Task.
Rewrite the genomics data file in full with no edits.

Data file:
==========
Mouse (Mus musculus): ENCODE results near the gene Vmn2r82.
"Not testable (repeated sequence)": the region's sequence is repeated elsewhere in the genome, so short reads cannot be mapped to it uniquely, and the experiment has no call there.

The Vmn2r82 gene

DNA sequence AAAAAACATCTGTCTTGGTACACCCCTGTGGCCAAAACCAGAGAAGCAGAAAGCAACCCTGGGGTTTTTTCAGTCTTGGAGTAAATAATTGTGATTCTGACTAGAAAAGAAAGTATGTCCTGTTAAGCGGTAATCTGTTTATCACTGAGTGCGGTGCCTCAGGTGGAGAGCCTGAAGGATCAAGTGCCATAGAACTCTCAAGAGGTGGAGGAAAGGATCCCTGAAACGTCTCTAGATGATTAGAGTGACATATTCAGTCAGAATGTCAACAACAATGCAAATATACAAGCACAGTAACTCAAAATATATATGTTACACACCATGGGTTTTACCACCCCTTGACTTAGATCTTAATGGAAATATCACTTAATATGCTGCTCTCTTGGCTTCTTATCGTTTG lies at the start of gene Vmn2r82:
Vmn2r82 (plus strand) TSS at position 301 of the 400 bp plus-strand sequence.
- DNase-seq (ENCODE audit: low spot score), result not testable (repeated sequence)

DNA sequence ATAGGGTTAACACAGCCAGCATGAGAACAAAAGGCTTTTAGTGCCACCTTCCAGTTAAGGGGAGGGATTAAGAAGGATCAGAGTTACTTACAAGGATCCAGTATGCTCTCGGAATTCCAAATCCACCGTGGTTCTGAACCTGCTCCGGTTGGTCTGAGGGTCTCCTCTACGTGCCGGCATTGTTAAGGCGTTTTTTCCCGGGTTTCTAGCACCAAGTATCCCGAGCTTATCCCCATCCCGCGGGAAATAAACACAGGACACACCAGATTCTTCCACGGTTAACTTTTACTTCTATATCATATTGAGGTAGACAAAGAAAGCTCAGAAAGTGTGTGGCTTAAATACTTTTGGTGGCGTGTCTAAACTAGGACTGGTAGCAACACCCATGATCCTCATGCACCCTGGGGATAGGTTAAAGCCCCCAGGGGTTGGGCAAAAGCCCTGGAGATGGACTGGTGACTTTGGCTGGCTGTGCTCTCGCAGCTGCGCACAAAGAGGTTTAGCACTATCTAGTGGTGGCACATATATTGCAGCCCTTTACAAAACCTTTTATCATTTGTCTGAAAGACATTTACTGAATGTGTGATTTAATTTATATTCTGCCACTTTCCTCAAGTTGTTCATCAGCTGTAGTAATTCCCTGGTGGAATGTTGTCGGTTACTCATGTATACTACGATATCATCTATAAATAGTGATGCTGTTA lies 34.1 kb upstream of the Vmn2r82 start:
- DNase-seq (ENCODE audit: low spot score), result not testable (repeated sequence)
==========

Mouse (Mus musculus): ENCODE results near the gene Vmn2r82.
"Not testable (repeated sequence)": the region's sequence is repeated elsewhere in the genome, so short reads cannot be mapped to it uniquely, and the experiment has no call there.

The Vmn2r82 gene

DNA sequence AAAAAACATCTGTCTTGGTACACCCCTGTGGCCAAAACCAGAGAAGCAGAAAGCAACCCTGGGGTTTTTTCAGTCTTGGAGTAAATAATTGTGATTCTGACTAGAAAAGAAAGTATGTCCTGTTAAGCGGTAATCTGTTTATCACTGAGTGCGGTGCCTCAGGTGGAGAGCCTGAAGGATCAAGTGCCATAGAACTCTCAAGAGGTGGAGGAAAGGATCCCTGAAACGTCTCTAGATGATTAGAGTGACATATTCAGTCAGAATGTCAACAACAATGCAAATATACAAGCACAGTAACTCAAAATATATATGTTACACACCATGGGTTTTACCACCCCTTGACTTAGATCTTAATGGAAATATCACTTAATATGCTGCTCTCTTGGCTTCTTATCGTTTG lies at the start of gene Vmn2r82:
Vmn2r82 (plus strand) TSS at position 301 of the 400 bp plus-strand sequence.
- DNase-seq (ENCODE audit: low spot score), result not testable (repeated sequence)

DNA sequence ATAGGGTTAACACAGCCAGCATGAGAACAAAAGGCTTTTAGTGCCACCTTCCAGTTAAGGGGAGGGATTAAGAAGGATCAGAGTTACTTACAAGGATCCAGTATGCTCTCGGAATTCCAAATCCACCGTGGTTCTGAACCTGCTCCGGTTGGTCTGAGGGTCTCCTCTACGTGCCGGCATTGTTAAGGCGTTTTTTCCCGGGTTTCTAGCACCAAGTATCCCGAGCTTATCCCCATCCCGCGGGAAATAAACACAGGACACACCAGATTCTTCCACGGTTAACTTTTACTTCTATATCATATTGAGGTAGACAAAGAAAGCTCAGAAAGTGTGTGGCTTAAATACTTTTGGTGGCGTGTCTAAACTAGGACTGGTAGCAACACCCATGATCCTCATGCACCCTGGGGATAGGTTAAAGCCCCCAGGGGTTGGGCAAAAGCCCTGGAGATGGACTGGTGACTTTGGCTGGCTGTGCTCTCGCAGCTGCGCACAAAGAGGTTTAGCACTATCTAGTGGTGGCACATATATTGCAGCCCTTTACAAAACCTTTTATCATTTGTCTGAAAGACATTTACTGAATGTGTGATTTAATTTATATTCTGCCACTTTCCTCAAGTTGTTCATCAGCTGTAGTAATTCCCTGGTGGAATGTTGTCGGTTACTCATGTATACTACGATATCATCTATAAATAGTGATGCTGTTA lies 34.1 kb upstream of the Vmn2r82 start:
- DNase-seq (ENCODE audit: low spot score), result not testable (repeated sequence)